It is hard to remember now, but mineral and agricultural commodities were considered passé less than ten years ago. Anyone who talked about sectors where the product was as clunky and mundane as copper, corn, and crude petroleum, was considered behind the times. In Alan Greenspan’s phrase, GDP had gotten “lighter;” the economy was becoming weightless, “dematerializing.” Agriculture and mining no longer constituted a large share of the New Economy, and did not matter much in an age dominated by ethereal digital communication, evanescent dotcoms, and externally outsourced services. The Economist magazine in a 1999 cover story forecast that oil might be headed for a price of $5 a barrel.
Since then, of course, we have seen tremendous increases in the prices of most mineral and agricultural commodities, many of them hitting records in nominal and even real terms (see graph). Oil is now well above $100 a barrel, and gold has just crossed the $1000 an ounce line.
The question is why.
There could well be merit to many of the explanations that have been offered for the rise in the price of oil. One is the “peak oil hypothesis,” and another is geopolitical uncertainty in Russia, Nigeria, Venezuela and – above all – the Gulf. Corn prices have been impacted by American subsidies for biofuel. And other special microeconomic factors are relevant in other specific sectors. But it cannot be a coincidence that mineral and agricultural prices have risen virtually across the board. Some macroeconomic explanation is called for.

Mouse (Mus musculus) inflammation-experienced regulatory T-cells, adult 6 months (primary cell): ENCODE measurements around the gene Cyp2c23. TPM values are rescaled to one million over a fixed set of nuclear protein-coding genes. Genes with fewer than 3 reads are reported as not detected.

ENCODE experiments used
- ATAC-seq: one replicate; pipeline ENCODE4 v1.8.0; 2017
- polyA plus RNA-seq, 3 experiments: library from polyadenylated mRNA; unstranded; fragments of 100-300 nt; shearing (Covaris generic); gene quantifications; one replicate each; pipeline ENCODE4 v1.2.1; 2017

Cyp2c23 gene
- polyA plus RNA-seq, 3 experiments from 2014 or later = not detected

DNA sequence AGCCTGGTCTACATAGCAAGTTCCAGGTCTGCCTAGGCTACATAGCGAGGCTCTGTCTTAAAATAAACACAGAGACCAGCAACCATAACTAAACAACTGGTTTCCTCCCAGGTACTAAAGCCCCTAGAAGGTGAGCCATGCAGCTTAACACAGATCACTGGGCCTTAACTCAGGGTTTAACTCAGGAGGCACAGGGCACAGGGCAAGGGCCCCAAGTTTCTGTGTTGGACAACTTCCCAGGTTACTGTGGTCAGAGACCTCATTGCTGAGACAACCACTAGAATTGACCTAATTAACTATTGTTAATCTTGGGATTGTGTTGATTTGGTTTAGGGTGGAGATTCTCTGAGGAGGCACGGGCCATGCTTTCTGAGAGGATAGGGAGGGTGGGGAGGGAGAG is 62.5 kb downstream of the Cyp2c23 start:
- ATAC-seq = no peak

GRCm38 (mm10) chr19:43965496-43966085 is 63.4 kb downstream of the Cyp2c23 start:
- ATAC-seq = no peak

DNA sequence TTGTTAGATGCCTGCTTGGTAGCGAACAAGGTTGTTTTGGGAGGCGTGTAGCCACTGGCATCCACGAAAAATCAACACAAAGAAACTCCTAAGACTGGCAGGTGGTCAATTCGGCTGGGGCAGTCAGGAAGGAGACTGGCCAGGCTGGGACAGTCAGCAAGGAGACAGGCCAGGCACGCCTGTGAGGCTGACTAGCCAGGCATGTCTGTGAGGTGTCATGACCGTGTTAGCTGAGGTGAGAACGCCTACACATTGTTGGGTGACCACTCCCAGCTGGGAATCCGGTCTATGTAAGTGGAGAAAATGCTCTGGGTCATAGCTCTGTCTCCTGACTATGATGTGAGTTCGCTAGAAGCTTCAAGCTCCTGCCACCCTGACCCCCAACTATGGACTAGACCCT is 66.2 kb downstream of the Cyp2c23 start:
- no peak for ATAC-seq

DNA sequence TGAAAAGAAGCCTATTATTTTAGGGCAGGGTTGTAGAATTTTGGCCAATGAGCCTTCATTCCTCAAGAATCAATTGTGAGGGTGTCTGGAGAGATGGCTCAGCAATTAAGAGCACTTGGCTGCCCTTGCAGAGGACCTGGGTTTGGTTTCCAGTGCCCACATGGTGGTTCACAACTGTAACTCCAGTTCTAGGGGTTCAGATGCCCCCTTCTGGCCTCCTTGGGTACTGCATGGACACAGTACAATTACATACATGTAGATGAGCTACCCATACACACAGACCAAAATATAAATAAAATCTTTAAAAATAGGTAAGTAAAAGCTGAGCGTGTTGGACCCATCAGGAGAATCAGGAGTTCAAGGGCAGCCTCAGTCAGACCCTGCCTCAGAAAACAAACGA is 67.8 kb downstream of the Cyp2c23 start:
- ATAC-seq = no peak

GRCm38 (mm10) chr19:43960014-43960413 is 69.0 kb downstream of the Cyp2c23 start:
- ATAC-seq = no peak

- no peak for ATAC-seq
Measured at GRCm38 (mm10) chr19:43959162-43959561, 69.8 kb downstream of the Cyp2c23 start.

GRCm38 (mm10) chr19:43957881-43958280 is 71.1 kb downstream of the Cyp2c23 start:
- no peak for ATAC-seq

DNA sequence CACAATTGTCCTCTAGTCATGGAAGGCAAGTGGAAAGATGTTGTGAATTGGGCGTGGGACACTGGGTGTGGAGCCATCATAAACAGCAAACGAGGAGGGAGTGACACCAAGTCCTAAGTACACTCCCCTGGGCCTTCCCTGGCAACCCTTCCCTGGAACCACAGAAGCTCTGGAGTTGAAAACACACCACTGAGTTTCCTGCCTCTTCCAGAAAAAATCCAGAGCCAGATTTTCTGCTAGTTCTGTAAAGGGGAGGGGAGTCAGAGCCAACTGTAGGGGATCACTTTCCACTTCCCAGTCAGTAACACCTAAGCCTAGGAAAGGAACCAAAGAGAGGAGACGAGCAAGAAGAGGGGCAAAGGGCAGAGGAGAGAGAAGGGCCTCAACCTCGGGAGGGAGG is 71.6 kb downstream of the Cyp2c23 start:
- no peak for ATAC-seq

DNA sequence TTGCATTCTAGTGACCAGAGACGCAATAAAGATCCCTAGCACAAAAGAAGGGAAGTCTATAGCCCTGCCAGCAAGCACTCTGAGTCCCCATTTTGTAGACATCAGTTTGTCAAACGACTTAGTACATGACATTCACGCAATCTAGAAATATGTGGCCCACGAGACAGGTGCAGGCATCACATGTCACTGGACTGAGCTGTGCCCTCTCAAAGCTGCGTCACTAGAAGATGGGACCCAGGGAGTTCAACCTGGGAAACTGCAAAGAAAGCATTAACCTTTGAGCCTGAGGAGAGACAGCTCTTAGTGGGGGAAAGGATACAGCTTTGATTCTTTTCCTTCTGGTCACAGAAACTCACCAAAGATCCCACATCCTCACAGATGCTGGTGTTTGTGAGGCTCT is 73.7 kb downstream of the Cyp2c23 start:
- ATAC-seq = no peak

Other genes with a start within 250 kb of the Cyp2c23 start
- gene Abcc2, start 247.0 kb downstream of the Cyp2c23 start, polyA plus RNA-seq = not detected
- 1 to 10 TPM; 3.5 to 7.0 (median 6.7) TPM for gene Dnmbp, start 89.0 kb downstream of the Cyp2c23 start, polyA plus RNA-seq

The popular explanation since 2004 has been rapid growth in the world economy. The strongest growth has of course been coming from China and other recently minted manufacturing powerhouses in Asia, but the expansion has been unusually broad-based – including up to last year the United States and even a reinvigorated Europe. So growth has pushed up demand for energy, minerals, farm products, and other industrial inputs, right?
This reigning explanation now looks suspect. Since last summer the US economy has slowed down noticeably, and is probably entering a recession. Despite talk of decoupling, it is clear that other countries are also slowing down at least to some extent. In its most recent forecast, the IMF World Economic Outlook revised downward the growth rate for virtually every region, including China. The overall global growth rate for 2008 has been marked down by 1.1% (from 5.2 % in July 2007, just before the sub-prime mortgage crisis hit, to 4.1 % as of January 29, 2008). And prospects continue to deteriorate. Yet commodity prices have found their second wind over precisely this period! Up some 25% or more since August 2007, by a number of indices. So much for the growth explanation.
How to explain commodity prices up while the economy turns down? I will offer my answer in my next posting, tomorrow.